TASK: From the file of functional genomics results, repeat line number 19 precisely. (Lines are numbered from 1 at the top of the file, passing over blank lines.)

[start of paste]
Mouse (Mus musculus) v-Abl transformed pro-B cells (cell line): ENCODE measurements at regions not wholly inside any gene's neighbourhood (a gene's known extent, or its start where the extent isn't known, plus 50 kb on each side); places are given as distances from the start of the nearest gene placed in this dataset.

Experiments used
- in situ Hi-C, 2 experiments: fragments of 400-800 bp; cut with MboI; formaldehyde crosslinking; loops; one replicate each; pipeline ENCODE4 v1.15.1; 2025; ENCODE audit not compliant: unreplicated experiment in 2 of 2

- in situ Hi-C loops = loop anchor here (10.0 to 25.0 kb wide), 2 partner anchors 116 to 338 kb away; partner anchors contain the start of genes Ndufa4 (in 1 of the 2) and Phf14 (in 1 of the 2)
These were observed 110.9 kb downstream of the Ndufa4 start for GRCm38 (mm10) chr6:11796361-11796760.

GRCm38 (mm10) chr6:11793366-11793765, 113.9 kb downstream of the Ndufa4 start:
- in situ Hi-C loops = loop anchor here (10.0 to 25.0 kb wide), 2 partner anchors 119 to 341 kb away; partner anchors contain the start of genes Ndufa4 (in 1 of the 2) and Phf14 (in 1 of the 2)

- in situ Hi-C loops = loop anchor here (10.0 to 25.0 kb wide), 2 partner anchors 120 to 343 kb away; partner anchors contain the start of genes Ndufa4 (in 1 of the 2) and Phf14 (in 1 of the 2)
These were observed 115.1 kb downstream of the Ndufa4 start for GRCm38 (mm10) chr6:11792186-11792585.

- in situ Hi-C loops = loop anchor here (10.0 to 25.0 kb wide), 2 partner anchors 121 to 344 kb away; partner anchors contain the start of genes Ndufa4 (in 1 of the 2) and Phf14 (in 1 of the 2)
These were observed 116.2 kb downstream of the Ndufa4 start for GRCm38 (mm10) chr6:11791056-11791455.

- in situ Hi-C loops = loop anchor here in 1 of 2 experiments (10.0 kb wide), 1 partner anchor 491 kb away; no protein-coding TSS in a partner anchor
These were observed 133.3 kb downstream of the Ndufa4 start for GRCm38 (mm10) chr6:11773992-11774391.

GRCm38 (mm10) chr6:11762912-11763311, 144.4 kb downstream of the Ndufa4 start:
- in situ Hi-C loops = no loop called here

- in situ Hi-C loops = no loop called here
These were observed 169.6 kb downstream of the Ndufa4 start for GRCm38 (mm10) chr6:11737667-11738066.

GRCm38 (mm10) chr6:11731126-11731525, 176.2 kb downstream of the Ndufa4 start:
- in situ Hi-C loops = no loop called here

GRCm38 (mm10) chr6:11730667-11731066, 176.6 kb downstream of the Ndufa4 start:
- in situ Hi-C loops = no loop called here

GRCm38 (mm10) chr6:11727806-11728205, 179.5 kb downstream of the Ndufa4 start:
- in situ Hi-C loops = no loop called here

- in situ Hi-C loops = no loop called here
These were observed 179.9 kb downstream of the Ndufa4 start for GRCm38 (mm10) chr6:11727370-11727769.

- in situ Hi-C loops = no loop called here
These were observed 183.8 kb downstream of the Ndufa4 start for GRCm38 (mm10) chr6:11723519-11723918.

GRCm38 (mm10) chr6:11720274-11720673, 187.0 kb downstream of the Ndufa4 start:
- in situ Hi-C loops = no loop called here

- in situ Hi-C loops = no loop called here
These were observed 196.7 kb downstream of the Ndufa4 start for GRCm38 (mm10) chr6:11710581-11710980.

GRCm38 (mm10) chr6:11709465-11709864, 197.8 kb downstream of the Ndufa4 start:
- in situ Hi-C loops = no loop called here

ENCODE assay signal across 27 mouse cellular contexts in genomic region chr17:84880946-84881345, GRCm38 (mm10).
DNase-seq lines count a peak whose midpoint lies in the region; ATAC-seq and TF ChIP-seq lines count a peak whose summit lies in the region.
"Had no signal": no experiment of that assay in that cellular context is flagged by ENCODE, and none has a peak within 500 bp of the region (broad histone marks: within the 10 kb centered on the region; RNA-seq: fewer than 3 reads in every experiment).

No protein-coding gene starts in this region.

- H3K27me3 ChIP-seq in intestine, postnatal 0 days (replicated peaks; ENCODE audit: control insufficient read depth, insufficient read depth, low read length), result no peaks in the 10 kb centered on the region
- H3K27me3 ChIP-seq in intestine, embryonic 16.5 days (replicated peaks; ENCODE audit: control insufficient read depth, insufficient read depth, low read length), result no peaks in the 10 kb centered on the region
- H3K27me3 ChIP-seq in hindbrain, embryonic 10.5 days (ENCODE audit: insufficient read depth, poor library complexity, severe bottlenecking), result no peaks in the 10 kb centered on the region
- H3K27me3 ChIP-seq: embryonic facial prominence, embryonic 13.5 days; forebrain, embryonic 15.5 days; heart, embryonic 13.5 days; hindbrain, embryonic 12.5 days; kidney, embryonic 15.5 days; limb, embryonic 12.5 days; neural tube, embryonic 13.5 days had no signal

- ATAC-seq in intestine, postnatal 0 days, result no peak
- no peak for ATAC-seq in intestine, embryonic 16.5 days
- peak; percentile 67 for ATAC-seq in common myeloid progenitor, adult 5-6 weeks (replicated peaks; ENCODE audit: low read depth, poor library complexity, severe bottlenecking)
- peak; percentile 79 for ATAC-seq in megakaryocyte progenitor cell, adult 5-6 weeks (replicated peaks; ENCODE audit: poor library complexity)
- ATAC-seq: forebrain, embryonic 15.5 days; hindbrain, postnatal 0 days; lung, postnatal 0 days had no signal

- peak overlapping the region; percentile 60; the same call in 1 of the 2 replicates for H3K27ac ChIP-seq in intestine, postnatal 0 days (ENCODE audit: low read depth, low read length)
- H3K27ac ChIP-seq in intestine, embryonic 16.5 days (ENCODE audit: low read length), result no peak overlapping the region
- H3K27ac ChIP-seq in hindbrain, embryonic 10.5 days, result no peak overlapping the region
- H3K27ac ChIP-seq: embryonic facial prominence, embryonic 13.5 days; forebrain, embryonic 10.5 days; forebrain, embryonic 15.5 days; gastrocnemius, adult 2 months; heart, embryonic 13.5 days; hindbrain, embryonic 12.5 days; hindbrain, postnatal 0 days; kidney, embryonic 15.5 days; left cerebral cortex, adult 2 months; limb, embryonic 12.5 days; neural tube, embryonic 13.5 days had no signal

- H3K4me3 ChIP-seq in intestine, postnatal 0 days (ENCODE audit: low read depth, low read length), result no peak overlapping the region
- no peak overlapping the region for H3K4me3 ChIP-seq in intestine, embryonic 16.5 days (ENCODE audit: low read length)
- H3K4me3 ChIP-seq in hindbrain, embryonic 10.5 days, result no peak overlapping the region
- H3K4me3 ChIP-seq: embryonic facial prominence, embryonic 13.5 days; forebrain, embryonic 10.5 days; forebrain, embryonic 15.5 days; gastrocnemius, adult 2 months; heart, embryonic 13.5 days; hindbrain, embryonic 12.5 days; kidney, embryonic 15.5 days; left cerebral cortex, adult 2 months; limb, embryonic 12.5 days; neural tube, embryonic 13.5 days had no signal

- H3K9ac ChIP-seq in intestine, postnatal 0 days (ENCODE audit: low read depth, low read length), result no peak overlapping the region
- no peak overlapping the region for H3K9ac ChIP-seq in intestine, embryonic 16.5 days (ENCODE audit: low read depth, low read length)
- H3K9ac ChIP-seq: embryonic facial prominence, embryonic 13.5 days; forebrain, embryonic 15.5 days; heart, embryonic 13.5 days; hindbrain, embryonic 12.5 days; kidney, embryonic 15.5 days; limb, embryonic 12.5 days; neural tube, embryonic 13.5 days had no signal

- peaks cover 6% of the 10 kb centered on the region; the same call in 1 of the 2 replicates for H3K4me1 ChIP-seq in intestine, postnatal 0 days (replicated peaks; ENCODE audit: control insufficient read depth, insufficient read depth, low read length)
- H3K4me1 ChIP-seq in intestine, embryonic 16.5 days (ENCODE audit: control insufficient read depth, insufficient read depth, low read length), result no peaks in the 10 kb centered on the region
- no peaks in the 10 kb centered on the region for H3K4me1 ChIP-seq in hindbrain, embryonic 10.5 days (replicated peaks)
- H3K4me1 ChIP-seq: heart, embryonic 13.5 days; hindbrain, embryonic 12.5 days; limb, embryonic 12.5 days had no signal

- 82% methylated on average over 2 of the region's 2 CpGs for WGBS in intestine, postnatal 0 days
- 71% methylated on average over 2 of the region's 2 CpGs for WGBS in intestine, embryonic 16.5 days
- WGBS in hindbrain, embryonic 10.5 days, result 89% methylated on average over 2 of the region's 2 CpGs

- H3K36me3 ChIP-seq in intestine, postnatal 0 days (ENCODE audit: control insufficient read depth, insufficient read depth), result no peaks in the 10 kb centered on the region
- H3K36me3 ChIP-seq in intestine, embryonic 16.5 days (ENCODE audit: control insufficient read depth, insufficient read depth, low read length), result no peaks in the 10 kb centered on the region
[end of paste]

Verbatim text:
- in situ Hi-C loops = no loop called here